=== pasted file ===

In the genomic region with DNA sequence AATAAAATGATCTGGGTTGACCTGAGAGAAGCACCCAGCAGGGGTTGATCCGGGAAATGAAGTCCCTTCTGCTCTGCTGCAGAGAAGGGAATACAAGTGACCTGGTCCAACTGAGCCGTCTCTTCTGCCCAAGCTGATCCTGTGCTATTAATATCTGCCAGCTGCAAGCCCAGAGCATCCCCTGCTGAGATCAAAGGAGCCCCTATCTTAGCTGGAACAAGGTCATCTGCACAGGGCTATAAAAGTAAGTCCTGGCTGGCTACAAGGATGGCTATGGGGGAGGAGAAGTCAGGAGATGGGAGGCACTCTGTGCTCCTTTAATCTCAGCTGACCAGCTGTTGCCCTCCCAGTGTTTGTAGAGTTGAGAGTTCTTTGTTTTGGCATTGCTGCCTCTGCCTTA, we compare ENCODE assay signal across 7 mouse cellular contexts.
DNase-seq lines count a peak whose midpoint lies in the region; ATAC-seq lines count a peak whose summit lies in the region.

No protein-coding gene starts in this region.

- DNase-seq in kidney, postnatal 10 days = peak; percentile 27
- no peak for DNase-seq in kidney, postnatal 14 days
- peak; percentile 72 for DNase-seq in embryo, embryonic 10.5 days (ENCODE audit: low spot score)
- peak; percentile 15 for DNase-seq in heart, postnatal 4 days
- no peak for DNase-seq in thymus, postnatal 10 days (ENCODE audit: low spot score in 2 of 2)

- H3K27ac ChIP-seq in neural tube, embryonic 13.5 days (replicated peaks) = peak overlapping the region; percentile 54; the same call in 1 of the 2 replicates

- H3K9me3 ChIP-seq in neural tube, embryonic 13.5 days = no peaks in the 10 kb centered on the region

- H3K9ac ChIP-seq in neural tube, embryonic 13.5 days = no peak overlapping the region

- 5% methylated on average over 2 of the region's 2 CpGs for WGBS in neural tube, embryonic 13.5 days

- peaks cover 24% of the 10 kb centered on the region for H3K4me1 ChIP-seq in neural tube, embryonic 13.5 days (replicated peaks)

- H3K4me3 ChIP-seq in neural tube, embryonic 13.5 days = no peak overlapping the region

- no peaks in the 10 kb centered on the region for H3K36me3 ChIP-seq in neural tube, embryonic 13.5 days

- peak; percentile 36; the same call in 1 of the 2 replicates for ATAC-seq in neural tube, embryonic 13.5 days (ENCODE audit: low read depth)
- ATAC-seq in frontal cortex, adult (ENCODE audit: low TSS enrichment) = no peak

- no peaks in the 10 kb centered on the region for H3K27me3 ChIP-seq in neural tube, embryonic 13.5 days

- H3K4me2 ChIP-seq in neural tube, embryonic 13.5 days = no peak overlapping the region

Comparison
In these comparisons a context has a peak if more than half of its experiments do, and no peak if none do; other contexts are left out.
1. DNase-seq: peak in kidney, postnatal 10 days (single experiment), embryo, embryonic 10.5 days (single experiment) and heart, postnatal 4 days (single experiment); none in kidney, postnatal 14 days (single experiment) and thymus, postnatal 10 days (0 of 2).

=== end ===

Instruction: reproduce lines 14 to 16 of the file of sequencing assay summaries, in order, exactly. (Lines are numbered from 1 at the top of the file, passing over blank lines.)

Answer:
- H3K4me3 ChIP-seq in neural tube, embryonic 13.5 days = no peak overlapping the region

- no peaks in the 10 kb centered on the region for H3K36me3 ChIP-seq in neural tube, embryonic 13.5 days

- peak; percentile 36; the same call in 1 of the 2 replicates for ATAC-seq in neural tube, embryonic 13.5 days (ENCODE audit: low read depth)